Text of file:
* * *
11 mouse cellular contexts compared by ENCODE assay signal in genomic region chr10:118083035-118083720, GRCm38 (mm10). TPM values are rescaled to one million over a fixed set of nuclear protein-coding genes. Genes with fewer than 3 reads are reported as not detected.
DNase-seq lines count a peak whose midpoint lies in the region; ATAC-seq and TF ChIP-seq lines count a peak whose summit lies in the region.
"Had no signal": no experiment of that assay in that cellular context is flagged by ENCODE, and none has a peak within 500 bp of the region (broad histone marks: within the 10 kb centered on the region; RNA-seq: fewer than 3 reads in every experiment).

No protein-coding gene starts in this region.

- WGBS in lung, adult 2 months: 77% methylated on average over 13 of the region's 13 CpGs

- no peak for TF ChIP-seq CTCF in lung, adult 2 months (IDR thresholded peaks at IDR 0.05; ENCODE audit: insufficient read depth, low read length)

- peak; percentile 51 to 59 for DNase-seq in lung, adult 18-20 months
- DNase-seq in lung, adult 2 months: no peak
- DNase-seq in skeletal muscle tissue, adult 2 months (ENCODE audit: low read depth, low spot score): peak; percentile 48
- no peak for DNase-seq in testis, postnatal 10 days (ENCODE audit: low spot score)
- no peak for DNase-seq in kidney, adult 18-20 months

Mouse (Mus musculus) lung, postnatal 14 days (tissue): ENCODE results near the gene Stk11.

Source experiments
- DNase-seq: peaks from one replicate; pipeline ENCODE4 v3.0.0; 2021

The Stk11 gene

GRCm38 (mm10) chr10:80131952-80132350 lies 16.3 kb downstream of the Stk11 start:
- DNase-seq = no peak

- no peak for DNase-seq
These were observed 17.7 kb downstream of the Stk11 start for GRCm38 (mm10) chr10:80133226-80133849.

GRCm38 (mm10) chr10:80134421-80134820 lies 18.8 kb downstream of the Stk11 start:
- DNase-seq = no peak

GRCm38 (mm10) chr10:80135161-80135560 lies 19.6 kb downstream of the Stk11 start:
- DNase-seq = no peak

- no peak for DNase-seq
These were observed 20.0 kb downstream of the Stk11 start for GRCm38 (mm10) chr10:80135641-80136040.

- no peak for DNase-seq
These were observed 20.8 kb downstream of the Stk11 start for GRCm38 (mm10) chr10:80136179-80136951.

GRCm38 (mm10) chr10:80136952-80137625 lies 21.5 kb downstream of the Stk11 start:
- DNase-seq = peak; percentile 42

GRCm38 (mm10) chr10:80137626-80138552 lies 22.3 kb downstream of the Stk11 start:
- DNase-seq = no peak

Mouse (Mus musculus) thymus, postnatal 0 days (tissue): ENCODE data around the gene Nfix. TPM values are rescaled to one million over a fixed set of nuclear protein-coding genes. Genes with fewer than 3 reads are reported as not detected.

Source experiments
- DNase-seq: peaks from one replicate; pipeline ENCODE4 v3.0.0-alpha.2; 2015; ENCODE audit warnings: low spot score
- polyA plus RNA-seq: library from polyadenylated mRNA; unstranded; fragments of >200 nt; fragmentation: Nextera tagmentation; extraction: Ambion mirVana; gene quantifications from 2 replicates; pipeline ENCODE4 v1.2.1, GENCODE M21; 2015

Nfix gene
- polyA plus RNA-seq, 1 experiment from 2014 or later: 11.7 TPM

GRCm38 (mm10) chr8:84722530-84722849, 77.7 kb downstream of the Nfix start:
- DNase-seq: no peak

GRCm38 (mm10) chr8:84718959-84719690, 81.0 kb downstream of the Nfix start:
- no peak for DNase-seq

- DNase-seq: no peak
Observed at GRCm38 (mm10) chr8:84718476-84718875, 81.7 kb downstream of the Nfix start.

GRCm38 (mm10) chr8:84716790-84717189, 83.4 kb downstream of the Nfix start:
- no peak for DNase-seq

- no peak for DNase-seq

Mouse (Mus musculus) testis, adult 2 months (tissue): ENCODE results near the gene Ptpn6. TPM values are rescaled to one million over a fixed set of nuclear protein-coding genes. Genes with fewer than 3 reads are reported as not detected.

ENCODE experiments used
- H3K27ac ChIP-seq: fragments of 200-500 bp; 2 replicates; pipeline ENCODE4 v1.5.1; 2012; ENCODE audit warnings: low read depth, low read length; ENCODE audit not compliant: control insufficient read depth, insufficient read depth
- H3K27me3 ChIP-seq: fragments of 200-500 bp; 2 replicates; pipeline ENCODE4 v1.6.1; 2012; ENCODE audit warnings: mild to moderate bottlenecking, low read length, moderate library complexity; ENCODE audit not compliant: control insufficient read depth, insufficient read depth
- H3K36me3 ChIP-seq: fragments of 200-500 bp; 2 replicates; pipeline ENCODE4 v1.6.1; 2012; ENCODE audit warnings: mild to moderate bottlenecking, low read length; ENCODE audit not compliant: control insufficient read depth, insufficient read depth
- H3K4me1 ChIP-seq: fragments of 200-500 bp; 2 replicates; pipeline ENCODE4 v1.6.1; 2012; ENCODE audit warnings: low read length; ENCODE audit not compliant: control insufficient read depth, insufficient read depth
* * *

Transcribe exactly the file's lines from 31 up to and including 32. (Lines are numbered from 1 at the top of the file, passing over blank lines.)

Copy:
- DNase-seq = no peak

Mouse (Mus musculus) thymus, postnatal 0 days (tissue): ENCODE data around the gene Nfix. TPM values are rescaled to one million over a fixed set of nuclear protein-coding genes. Genes with fewer than 3 reads are reported as not detected.